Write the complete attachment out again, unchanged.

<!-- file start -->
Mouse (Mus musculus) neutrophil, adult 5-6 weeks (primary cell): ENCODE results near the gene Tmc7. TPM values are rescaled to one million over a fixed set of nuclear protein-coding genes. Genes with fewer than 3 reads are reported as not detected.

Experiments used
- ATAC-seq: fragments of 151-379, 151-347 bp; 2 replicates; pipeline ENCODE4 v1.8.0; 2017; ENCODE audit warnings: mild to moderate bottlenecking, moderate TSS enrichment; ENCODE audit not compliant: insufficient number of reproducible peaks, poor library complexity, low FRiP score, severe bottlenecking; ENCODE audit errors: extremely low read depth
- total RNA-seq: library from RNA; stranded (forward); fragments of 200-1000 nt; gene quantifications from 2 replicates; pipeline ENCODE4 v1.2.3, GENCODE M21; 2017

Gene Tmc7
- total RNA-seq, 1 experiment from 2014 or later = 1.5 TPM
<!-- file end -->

Mouse (Mus musculus) neutrophil, adult 5-6 weeks (primary cell): ENCODE results near the gene Tmc7. TPM values are rescaled to one million over a fixed set of nuclear protein-coding genes. Genes with fewer than 3 reads are reported as not detected.

Experiments used
- ATAC-seq: fragments of 151-379, 151-347 bp; 2 replicates; pipeline ENCODE4 v1.8.0; 2017; ENCODE audit warnings: mild to moderate bottlenecking, moderate TSS enrichment; ENCODE audit not compliant: insufficient number of reproducible peaks, poor library complexity, low FRiP score, severe bottlenecking; ENCODE audit errors: extremely low read depth
- total RNA-seq: library from RNA; stranded (forward); fragments of 200-1000 nt; gene quantifications from 2 replicates; pipeline ENCODE4 v1.2.3, GENCODE M21; 2017

Gene Tmc7
- total RNA-seq, 1 experiment from 2014 or later = 1.5 TPM